Special report: In good shape to capture growth

06 June 2014 10:07 Source:ICIS Chemical Business

The resurgence of US manufacturing and a sharpening focus on reducing inventory is opening up further opportunities for chemical distributors in the region. U.S. Chemicals is one player that is adapting to capture the growth in the market

There is no doubt that there is a fundamental shift underway in the US manufacturing economy. Lower energy and raw material costs, improved labour competitiveness and better capital availability are all driving increased investment across many industrial sectors.


Ready to serve – the U.S. Chemicals team, with president and CEO Carol Piccaro (seated centre) and new COO Chuck Irwin (seated right)

But it is not just chemical producers that are eyeing business opportunities. Chemical distributors too are looking at how they can respond, and taking steps to strengthen their business to capture the growth opportunity.

Chuck Irwin, recently appointed to the new role of chief operating officer at family owned distributor U.S. Chemicals, says the fact the US was going to turn into a low-cost manufacturing location has been apparent for several years now, “based on first indications of the huge shale gas opportunity”. But he also points to the rise in environmental and labour costs in emerging markets as an important factor in making the US more competitive again.

And, he adds, “If China really does grow-out a substantial middle class, which would create a customer base as large as that in the Nafta 
region, then it will have to use its huge manufacturing base to meet domestic demand.” Then, asks Irwin, where will products be made for the global market; where will the next tranche of manufacturing capacity be built?

North America, he believes, “is an awfully good choice for capex right now, and we have seen this in practice over the past 2-3 years. Investment is going into the US.” Increased activity will drive increased demand, “with more customers doing more”.

But it is not just the shale stimulus to the manufacturing economy that is driving ­confidence at U.S. Chemicals. Irwin also points to the current emphasis on short-cycle responsiveness and make-to-order as manufacturers seek to reduce inventory levels and free-up capital for growth. This trend plays to the strengths of chemical distributors, who can hold stock for their customers and ensure reliable sourcing and delivery.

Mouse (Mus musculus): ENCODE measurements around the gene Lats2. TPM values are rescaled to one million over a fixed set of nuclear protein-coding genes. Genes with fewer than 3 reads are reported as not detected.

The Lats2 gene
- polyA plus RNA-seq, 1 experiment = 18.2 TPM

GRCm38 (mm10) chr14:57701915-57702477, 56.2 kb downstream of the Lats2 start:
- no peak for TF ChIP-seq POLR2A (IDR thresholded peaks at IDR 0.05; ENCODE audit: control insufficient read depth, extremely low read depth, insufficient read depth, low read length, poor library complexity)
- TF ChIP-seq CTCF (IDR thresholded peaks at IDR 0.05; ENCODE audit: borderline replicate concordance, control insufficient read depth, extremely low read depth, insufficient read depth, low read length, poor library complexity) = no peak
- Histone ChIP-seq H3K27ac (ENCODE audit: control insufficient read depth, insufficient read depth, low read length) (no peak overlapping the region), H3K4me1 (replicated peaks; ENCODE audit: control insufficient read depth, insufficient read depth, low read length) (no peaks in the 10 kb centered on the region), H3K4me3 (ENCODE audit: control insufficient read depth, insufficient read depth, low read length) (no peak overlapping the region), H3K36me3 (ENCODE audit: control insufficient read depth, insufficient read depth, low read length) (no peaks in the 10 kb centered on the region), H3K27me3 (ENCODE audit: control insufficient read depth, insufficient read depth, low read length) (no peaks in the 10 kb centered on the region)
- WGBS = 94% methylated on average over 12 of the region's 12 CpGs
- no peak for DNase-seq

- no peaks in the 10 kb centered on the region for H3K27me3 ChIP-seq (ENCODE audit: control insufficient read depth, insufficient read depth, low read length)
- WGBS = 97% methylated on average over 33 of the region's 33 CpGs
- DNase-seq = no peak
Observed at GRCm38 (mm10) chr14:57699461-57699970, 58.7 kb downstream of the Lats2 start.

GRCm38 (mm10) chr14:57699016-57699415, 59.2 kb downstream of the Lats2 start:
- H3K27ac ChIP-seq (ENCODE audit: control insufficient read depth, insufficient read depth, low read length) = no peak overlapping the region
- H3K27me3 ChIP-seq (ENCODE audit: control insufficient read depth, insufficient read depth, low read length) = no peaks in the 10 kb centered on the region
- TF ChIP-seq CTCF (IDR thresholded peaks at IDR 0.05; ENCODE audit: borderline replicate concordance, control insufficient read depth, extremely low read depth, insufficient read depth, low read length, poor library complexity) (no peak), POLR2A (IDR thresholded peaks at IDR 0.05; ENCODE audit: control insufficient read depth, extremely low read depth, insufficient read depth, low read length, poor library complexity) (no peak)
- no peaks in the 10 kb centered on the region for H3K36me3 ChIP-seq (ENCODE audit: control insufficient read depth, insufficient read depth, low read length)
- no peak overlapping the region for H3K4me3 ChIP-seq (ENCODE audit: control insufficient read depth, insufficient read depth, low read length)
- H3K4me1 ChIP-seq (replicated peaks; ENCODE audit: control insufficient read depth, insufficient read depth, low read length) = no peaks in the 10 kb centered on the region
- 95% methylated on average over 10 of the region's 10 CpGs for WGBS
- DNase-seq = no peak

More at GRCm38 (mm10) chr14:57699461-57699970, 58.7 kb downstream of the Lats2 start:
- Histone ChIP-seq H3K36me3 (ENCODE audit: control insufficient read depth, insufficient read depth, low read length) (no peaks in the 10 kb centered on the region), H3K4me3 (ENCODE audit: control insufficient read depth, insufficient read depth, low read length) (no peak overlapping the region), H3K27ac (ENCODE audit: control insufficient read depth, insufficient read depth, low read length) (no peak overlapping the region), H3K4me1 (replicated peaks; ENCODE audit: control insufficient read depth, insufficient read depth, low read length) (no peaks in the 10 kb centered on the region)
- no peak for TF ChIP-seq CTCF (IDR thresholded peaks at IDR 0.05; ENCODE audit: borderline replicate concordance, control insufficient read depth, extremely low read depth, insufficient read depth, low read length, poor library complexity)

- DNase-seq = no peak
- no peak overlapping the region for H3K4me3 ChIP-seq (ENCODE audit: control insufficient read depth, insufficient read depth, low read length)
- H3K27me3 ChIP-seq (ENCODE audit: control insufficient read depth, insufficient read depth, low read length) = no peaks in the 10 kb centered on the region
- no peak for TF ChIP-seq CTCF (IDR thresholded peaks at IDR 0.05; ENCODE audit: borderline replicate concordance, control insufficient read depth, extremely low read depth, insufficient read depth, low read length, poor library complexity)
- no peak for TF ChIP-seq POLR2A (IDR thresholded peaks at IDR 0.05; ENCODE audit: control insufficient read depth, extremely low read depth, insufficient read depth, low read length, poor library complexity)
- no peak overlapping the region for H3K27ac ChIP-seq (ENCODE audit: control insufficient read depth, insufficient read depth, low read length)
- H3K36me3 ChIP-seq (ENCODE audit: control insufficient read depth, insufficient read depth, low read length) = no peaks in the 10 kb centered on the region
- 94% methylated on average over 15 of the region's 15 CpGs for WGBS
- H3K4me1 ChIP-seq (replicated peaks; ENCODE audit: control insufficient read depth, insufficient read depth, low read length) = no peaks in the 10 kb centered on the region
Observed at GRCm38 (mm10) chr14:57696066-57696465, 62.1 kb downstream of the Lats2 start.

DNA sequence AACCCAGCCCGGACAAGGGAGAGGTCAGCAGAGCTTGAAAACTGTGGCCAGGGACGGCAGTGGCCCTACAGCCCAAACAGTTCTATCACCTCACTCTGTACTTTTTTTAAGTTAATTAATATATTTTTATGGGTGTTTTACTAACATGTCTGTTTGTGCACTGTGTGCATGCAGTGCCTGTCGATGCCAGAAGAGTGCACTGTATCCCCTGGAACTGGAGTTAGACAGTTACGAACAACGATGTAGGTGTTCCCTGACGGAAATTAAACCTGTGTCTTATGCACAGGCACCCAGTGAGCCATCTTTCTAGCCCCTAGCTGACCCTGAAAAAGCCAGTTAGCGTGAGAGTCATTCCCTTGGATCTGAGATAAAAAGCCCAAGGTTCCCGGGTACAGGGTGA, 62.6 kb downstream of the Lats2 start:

“The only way to drive down inventory levels is to push it back upstream – it’s a competitive opportunity for us,” says Irwin. “U.S. Chemicals says ‘we will own it for you’, holding material in our warehouses and delivering when you want it. It’s a cost to producers but it can help free-up capital.”

These days quality and reliability of supply and delivery are a given, says Irwin. But chemicals production is much more closely aligned to demand, as producers have eliminated excess capacity (or gone out of business), and purchasing managers are having to think much more strategically and plan their requirements more precisely for just-in-time or made-to-order operation.

“People need to retool their business. It’s a difficult transition to go from relying on inventory to forecasting but that is the trend and short-cycle responsiveness and faster change-over are being driven by the need to free-up capital and improve the balance sheet,” says Irwin.

Irwin sees one other major trend opening up opportunities for distributors – the continuing emphasis on innovation – to deliver new products and solutions, create competitive differentiation and improved product safety. All the majors, he says, are looking to switch into high value-added specialties, even though at present many are being enticed to build-out their commodity businesses to take advantage of cheap feedstocks.

Distributors have a role to play here advising customers about new materials, regulations and market trends. For example, says Irwin, in the biocides sector the traditionally used parabens materials are falling out if favour and sodium benzoates finding more use.

“Distributors have always helped the market with access to new materials; and conversely, we can also help to get producers’ new products out to the market place.” He also points to big changes in the food sector as offering potential for U.S. Chemicals.

All of which has spurred U.S. Chemicals, owned and managed by Carol Piccaro, to take a series of pragmatic actions to lay the foundations for growth. Piccaro’s recruitment of Irwin is certainly one of those actions, designed to strengthen the team and enhance the sourcing side of the business.